The UNICEF, and European Union (EU) are collaborating with the Kaduna State Government to provide access to justice for vulnerable children, and those on the move, including the Almajiri child.
Dr Wilfred Mamah, UNICEF Child Protection Specialist, Kaduna Office, made this known at a media engagement on Sunday in Kaduna.
He explained that the project was being run through the state Ministry of Human Services and Social Development to provide protection for children, who lacked parental care and were often neglected by society.
Mamah said the project was a global partnership, and would also run in Kano and Sokoto states.
“This intervention is a partnership with UNICEF, and European Union working to strengthen access to justice in six countries, including Nigeria.
“One of the greatest challenges is the issue of Almajiri children, who are also children on the move.
“Children on the move are often exposed to violence, abuse and neglect because they do not have parental care and they struggle to have access to justice.
“Even as survivors, they struggle to have access to justice, even when violated or fall victim in conflict with the law,” he said.
According to him, when children are deprived, and lack parental or societal care, their likelihood of offending the law becomes high.
The child protection specialist explained that the project would provide alternative care to vulnerable children, and those on the move in Kaduna North, Kaduna South, Chikun, and Igabi local government areas of the state.
He said that centres would be set up in the four local government areas to provide correctional aid and treatment for children that commit offences.
“We expect that if we succeed in this, it will be replicated in other local governments.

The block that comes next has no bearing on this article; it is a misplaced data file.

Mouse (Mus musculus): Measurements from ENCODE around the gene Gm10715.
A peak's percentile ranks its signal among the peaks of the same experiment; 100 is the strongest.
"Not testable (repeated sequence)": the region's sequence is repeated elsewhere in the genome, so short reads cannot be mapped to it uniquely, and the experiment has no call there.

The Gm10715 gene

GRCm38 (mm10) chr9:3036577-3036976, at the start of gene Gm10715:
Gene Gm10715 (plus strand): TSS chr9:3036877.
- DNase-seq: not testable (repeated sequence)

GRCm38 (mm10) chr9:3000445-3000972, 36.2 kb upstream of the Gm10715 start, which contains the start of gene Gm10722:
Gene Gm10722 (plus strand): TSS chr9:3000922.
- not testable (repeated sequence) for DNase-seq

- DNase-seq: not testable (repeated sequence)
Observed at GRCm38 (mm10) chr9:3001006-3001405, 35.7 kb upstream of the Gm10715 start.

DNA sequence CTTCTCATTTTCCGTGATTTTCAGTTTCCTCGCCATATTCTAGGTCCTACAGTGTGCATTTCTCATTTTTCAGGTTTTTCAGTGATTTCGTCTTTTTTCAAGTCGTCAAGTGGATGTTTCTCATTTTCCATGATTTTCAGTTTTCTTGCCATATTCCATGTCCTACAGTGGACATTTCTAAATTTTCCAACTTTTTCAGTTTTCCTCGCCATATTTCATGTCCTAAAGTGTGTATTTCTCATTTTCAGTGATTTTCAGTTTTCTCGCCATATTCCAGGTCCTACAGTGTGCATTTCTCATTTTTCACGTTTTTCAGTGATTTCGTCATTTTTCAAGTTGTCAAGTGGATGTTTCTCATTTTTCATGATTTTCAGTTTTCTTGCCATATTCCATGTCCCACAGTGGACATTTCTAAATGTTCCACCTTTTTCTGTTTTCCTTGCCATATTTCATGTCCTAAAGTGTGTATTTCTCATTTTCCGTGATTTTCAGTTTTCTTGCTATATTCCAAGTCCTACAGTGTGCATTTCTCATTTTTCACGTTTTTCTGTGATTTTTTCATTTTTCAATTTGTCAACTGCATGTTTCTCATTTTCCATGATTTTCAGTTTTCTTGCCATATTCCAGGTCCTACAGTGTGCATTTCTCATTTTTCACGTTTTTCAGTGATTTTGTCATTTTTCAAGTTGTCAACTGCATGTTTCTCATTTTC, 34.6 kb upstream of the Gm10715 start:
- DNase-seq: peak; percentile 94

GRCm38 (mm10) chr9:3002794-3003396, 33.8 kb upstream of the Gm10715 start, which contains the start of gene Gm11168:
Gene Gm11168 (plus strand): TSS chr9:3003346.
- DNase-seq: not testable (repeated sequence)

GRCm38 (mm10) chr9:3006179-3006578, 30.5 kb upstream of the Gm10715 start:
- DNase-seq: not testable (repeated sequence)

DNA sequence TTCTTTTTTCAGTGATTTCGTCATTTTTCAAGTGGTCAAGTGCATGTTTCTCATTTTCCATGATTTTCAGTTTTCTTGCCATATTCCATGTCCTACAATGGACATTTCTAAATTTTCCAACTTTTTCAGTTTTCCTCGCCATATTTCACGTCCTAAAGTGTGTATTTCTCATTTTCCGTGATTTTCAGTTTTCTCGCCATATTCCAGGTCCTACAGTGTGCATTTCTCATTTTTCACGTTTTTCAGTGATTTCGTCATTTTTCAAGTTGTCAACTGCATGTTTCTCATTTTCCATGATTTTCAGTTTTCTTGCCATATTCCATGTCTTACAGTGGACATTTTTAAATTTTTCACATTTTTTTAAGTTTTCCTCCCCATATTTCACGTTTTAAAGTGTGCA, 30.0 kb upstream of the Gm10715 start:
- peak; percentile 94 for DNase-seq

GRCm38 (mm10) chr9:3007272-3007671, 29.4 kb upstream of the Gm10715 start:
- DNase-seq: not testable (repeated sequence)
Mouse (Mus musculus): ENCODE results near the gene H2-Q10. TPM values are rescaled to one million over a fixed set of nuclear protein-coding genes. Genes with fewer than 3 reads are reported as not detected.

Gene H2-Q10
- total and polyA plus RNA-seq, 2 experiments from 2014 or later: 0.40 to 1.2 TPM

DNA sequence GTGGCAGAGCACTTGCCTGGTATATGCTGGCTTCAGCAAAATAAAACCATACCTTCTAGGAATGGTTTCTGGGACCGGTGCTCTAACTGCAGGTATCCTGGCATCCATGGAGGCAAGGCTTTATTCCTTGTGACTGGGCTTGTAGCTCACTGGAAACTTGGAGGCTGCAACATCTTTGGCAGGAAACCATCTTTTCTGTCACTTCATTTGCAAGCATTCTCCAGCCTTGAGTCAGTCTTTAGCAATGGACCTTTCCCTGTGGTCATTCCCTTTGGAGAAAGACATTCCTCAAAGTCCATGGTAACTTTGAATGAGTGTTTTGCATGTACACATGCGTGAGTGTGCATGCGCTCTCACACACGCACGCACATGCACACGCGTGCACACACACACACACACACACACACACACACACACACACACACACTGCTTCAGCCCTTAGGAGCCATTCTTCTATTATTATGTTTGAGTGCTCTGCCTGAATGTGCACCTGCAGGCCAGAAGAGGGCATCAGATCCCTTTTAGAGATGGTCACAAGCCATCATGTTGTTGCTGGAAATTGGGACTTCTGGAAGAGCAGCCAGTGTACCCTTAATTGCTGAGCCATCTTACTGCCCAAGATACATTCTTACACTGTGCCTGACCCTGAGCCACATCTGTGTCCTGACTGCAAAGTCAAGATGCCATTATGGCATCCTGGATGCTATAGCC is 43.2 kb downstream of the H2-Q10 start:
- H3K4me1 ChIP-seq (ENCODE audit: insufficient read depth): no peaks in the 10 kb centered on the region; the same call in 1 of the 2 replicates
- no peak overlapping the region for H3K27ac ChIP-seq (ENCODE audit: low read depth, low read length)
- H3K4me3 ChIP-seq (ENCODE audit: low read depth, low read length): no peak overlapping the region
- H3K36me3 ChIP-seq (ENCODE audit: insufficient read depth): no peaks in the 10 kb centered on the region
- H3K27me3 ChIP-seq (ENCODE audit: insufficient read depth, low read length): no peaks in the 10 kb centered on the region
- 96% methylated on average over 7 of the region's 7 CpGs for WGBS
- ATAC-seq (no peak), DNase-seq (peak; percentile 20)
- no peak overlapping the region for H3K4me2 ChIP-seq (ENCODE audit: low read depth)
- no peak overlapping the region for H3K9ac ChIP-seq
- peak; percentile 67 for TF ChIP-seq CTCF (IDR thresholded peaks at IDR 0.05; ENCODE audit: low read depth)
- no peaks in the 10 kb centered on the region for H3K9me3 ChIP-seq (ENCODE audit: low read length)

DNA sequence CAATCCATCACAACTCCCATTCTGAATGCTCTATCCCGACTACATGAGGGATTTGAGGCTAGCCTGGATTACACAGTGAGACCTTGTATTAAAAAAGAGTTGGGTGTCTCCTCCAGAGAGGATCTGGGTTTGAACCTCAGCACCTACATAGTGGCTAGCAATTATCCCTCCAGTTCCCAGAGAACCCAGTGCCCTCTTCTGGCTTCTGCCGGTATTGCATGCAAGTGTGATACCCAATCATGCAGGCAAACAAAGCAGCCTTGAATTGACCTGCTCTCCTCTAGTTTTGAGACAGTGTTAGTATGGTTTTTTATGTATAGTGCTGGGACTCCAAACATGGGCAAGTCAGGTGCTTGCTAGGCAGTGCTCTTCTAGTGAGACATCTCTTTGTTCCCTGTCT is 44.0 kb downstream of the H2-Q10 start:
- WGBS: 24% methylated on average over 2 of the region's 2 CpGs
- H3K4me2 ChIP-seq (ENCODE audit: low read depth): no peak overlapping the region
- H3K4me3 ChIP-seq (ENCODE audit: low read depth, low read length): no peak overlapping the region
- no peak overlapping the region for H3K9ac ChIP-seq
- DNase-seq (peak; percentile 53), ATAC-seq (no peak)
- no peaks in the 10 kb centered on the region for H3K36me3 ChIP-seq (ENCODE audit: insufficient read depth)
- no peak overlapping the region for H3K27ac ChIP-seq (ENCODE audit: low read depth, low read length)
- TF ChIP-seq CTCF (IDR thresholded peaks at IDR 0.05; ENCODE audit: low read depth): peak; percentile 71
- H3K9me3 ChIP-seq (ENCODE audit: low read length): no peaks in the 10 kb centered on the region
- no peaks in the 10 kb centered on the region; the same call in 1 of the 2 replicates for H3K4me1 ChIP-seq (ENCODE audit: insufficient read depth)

“Every community should know that when children commit an offence, it’s not just to go and imprison them, but should be handled differently. Imprisonment should be the last resort,” he said.
According to him, a Justice for Children Forum has been inaugurated comprising key actors in the justice system in the state, to coordinate the project.
The UNICEF official said that the coordination forum was mandated to be an advocate for justice.
“We have achieved greater success in that direction with the establishment of the state Family Court.
“The family court will be handled by trained professionals, called Assessors or social welfare experts, who will give therapist response to the crime.
“In that therapy, the law is looking on how to handle these children differently from the way adults are handled, starting from the point of the investigation,” he said.
He added that with the establishment of the court, the children will have a functional and friendly justice system.
Mamah appreciated the Commissioner for Human Services and Social Development, Hajiya Hafsat Baba, for championing the partnership, which facilitated the establishment of the justice for children coordination forum.
He called on the media to play its role by making society understand that children, who committed offence, should not be treated as adults or imprisoned.
The specialist also urged the media to continue advocating for the state government to always have a budget line for children’s issues, to enable the ministry to handle children’s welfare effectively.
Mamah said that when children on the move were captured early, they could be turned into a resource for the development of the state. (NAN)